Cara A. Cipriano, MD, MSc, Chief of Orthopaedic Oncology and Associate Professor of Orthopaedic Surgery at Penn Medicine, discusses her commitment to diversify the field of orthopaedics.
Cara A. Cipriano, MD, MSc, is Chief of Orthopaedic Oncology and Associate Professor of Orthopaedic Surgery at Penn Medicine.
She currently sees patients at the Perelman Center for Advanced Medicine and Penn Medicine Radnor.
Refer a patient to Dr. Cipriano:
Podcast transcript (PDF)
Melanie Cole (Host): Welcome to the podcast series from the specialists at Penn Medicine. I'm Melanie Cole, and I invite you to join us as we introduce Dr. Cara Cipriano. She's the Chief of Orthopaedic Oncology and an Associate Professor of Orthopaedic Surgery at Penn Medicine. She is here to speak about her position as the only female joint replacement surgeon at Penn Medicine.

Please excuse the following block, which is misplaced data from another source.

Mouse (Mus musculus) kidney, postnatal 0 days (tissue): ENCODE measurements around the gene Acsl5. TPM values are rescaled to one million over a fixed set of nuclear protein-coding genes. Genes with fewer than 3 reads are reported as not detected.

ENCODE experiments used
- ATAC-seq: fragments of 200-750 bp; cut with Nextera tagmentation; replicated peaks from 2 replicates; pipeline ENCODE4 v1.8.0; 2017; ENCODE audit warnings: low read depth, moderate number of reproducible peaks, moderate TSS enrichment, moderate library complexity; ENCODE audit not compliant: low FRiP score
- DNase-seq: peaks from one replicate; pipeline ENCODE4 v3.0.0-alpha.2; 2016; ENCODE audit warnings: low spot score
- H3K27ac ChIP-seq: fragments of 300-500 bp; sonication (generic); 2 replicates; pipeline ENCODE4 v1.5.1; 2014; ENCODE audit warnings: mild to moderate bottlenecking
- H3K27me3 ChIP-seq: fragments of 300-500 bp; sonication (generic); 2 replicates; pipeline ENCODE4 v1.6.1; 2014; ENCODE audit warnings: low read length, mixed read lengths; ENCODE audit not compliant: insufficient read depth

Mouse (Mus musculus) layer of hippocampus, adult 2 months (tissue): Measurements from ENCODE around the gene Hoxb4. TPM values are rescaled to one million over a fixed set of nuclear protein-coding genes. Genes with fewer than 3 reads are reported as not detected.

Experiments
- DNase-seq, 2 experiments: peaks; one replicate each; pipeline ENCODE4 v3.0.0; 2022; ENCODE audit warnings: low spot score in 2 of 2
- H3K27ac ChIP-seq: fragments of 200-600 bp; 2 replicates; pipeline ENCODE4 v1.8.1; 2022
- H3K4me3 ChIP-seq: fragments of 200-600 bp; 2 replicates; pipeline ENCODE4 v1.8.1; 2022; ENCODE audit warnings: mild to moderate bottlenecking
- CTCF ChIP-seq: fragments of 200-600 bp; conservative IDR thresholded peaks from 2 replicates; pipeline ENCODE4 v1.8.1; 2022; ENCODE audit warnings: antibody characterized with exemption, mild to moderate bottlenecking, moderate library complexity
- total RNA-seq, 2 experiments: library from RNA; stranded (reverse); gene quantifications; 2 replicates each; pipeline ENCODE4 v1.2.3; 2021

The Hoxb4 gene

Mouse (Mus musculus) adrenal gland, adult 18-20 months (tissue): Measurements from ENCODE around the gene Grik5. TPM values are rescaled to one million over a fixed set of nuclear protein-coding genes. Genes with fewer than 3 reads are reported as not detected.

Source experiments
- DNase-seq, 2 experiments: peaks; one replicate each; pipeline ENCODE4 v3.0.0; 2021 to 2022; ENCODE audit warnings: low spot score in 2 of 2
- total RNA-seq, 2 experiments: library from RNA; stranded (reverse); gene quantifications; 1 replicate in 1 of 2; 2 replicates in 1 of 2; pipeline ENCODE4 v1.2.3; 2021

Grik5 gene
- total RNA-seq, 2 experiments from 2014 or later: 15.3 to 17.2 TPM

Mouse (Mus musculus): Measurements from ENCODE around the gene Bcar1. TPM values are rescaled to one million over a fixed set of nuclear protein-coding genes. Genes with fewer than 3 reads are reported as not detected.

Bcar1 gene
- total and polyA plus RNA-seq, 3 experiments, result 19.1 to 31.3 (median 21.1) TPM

Dr. Cipriano, I'm so glad to have you with us. I love this topic. Can you tell us a little bit as we begin about your role as the Chief of Orthopaedic Oncology at Penn Medicine? And provide a little background on the lack of female representation in orthopaedics.
Traditionally, this is sort of a male-dominated field. What led you to pursue this specialty?
Dr. Cara Cipriano: Hi. Thank you so very much. It's great to be here and a topic of great importance to me as well. I actually didn't become interested in orthopaedics until fairly late in medical school. I was interested in general surgery. I loved working with my hands and taking care of patients. But I hadn't really thought much about orthopaedics until later on and was exposed to the field almost by accident and found that I actually loved it and ended up learning more. And the more I learned, the more aspects of it appealed to me. I ended up pursuing orthopaedic oncology and joint replacement. And I think both of these are particularly meaningful ways to help patients with a focus on their own goals, getting them back to the mobility, the function, and the things that are important to them.